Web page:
State lawmakers may starting feeling pressure from groups wanting a bill passed to allow Chicago's mayor to be recalled.
No such recall mechanism exists, so State Res. LaShawn Ford (D-Chicago) and Mary Flowers (D-Chicago) have introduced a bill creating one.
In support of the legislation, activists plan on collecting 1 million signatures to be delivered to the state Capitol on Jan. 13, the next scheduled session day for the General Assembly. Gregory Livingston, president of the Coalition for a New Chicago, says the scandal surrounding Chicago Mayor Rahm Emanuel's handling of Laquan McDonald's shooting calls for this sort of response.
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"We know that Rahm Emanuel, from our vantage point and many of the protesters in the street, is the Nixon of Chicago, so we have to do something," Livingston said.
Livingston believes that sort of response will motivate House Speaker Michael Madigan to allow the bill to move forward and Gov. Bruce Rauner, a friend of Emanuel's, to sign it.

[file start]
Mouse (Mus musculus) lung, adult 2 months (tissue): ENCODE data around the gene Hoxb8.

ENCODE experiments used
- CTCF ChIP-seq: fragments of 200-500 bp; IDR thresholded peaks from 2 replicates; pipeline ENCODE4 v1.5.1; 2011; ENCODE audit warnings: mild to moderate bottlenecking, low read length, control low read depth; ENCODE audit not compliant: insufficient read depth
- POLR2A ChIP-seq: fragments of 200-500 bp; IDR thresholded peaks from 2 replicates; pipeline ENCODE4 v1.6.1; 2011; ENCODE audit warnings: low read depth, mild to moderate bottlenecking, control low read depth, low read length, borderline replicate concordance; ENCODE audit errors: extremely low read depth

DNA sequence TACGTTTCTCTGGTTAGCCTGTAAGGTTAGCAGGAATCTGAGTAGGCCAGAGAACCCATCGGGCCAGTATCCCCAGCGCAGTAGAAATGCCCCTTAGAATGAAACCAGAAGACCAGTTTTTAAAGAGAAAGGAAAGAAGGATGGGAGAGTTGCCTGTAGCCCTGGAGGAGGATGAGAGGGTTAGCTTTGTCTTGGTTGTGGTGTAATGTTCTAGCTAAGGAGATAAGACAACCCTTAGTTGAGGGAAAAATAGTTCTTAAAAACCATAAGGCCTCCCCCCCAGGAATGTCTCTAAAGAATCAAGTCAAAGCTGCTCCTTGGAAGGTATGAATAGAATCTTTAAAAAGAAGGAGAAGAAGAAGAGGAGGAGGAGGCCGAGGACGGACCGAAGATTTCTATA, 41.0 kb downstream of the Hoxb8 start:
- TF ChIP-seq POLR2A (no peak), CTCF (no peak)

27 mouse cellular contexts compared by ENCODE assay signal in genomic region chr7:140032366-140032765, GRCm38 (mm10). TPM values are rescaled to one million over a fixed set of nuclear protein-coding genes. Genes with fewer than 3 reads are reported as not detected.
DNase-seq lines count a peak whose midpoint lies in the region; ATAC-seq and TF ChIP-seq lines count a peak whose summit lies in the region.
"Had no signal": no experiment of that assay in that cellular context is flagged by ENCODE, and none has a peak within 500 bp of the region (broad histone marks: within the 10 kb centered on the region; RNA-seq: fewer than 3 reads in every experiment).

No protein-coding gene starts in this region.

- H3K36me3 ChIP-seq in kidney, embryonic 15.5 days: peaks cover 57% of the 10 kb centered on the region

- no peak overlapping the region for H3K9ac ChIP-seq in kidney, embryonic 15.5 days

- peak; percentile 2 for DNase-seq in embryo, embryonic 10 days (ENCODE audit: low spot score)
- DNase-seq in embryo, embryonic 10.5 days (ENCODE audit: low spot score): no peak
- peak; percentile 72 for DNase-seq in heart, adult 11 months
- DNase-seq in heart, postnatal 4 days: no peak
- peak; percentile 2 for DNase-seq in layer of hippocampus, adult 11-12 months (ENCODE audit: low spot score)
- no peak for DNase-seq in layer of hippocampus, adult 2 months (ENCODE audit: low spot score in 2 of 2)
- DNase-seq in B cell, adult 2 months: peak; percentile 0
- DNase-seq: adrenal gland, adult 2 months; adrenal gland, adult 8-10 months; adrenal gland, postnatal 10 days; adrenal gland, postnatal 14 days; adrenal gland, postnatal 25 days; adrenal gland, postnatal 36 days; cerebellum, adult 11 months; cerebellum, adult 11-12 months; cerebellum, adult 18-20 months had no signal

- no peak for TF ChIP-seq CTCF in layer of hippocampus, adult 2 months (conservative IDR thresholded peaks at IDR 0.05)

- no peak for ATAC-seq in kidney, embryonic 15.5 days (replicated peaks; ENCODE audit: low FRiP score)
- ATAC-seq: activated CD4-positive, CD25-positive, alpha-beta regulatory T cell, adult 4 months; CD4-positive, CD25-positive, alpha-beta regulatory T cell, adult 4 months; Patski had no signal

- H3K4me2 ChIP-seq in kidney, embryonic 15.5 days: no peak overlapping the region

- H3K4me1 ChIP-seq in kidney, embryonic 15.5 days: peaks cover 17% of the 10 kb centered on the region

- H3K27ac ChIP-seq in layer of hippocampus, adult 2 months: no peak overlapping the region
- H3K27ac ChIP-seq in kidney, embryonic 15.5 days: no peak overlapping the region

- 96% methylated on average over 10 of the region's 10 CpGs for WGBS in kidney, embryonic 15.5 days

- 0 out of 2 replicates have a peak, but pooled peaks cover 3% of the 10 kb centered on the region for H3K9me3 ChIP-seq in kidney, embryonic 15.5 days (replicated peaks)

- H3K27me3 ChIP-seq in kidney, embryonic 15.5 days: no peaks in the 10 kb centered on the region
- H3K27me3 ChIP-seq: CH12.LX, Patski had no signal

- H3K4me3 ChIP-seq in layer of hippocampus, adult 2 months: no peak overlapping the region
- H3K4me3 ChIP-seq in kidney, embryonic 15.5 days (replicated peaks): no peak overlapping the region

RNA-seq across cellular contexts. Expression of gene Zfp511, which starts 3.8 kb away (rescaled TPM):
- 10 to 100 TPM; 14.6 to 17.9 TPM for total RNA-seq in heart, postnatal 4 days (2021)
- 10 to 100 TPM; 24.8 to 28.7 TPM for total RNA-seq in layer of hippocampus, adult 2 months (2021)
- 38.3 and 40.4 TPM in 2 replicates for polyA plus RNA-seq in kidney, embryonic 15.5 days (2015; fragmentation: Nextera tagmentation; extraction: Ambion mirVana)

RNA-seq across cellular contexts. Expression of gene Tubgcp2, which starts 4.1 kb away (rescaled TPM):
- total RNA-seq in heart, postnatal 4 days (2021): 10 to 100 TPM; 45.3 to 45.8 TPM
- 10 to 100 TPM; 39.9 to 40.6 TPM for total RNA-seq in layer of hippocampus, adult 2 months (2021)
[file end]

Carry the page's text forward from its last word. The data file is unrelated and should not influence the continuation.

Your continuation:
"You need a historical context. JFK was not the civil rights president when he started," Livingston said. "People can change. Things can happen."
If the bill is passed, a recall election would be initiated if signatures are collected totaling at least 15 percent of the total votes cast in the last mayoral election--in this case, the requirement would be more than 86,000 signatures. Proponents would also need at least 50 signatures from all of Chicago's 50 wards, and two Chicago aldermen would have to sign off on the recall.
For someone to run to replace Emanuel in the special successor election, they would need 12,500 signatures from city voters. Unlike some other recall mechanisms, the recall question and the election for a successor would not be placed on the same ballot, but rather in separate votes 60 days apart.